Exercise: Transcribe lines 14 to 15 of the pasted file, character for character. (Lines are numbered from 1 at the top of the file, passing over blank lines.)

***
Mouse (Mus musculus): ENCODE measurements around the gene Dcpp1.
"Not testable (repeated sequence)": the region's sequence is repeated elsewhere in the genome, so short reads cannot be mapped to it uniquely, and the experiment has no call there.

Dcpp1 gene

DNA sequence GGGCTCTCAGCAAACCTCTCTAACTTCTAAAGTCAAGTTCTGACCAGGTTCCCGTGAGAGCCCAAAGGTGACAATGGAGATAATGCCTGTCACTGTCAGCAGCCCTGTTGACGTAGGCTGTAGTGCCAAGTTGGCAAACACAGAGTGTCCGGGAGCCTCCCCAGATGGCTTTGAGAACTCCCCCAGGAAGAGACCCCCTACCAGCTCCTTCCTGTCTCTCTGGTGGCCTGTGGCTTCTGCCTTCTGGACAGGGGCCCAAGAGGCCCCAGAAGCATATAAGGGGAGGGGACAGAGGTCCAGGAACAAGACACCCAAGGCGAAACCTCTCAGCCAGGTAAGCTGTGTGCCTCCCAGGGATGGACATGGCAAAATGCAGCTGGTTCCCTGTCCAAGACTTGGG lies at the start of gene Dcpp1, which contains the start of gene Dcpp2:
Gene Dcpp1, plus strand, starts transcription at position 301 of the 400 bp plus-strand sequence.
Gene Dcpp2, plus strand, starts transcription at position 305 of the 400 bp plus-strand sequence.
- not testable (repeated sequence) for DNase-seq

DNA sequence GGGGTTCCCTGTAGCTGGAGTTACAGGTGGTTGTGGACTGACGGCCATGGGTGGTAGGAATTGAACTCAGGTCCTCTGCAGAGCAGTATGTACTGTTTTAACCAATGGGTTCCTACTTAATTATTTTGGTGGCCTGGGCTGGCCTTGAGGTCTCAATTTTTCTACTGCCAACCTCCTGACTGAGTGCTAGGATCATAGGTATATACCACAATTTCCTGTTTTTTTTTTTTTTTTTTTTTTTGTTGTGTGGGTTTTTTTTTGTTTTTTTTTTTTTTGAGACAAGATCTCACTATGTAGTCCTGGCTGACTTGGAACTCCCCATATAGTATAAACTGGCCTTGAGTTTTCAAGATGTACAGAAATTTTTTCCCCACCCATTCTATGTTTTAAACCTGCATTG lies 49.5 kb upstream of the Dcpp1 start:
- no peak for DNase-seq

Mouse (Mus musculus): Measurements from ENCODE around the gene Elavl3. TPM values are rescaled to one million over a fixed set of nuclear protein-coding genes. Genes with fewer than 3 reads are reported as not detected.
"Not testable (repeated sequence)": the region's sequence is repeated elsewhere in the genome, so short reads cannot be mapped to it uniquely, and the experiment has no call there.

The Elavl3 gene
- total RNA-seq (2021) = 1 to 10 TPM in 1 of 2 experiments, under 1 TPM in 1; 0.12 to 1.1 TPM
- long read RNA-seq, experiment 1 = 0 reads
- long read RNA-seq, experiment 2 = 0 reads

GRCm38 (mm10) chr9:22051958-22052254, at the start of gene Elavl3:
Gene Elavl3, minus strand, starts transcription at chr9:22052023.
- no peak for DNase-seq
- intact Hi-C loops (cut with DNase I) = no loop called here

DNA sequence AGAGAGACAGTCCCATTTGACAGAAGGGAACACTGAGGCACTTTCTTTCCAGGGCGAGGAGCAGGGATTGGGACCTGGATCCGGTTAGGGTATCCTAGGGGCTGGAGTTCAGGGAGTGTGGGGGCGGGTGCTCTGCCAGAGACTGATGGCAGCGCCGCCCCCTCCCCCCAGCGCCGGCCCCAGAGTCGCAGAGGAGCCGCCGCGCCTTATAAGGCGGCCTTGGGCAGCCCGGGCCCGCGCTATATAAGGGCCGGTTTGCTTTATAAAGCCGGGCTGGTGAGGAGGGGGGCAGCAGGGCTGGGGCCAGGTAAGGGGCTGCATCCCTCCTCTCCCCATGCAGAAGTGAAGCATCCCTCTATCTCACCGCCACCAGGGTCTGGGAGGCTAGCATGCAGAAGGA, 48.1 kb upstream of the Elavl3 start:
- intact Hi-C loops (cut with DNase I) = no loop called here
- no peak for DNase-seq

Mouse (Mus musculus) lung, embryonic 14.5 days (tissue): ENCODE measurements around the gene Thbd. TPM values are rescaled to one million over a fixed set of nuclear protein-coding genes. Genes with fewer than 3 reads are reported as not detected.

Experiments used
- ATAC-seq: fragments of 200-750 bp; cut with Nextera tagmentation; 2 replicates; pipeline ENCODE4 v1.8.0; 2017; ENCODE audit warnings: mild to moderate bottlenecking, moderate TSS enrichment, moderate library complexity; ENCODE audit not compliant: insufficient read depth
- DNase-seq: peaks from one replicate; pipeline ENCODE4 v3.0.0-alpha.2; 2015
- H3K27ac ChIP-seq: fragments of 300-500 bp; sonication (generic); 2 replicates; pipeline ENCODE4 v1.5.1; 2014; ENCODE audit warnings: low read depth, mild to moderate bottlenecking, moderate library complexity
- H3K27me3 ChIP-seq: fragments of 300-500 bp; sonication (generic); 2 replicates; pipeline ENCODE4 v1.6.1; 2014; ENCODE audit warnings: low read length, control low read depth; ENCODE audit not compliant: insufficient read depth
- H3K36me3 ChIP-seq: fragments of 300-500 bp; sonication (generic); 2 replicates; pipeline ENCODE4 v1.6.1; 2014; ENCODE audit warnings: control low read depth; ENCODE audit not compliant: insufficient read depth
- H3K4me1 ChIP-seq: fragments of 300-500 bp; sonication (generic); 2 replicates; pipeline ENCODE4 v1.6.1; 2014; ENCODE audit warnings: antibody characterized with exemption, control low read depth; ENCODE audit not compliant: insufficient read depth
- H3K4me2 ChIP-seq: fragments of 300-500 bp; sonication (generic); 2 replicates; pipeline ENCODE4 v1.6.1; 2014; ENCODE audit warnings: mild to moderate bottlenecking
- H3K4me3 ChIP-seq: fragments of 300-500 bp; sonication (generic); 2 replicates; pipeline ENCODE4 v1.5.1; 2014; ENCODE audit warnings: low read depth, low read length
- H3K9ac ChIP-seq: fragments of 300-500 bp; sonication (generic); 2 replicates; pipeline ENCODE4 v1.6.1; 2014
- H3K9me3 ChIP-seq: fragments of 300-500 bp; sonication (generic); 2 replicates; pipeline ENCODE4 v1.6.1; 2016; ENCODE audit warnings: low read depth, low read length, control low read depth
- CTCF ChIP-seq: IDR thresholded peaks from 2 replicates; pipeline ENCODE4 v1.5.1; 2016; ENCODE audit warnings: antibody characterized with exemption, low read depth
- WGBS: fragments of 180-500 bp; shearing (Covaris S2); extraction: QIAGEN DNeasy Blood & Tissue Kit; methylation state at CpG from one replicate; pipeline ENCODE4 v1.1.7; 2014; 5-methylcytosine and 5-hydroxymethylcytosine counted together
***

- long read RNA-seq, experiment 1 = 0 reads
- long read RNA-seq, experiment 2 = 0 reads